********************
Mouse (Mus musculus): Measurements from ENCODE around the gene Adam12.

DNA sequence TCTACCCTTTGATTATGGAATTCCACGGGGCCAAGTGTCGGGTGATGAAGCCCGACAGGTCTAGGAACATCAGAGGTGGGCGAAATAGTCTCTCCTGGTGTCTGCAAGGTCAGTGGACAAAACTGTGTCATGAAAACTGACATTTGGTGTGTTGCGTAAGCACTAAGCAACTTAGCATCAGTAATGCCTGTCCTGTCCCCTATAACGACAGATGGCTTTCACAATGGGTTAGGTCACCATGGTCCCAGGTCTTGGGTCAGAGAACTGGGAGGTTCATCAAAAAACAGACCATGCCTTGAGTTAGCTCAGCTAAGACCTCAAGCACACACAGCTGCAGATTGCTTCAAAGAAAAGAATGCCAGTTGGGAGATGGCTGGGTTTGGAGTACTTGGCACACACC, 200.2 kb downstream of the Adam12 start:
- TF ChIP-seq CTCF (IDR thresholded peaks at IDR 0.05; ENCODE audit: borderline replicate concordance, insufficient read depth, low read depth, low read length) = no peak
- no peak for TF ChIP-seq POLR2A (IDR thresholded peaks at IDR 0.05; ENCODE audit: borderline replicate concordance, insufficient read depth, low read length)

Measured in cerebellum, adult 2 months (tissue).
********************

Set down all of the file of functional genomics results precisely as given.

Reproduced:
Mouse (Mus musculus): Measurements from ENCODE around the gene Adam12.

DNA sequence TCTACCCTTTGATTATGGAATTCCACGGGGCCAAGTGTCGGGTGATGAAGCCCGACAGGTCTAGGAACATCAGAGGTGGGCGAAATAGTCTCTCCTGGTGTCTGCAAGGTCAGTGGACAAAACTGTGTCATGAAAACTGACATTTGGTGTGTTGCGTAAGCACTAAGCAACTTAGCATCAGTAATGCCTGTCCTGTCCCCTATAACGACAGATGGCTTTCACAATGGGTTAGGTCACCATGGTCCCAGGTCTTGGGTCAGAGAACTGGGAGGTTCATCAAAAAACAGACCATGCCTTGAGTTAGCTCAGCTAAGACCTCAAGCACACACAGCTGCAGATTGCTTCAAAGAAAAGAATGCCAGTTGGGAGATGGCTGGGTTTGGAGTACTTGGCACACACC, 200.2 kb downstream of the Adam12 start:
- TF ChIP-seq CTCF (IDR thresholded peaks at IDR 0.05; ENCODE audit: borderline replicate concordance, insufficient read depth, low read depth, low read length) = no peak
- no peak for TF ChIP-seq POLR2A (IDR thresholded peaks at IDR 0.05; ENCODE audit: borderline replicate concordance, insufficient read depth, low read length)

Measured in cerebellum, adult 2 months (tissue).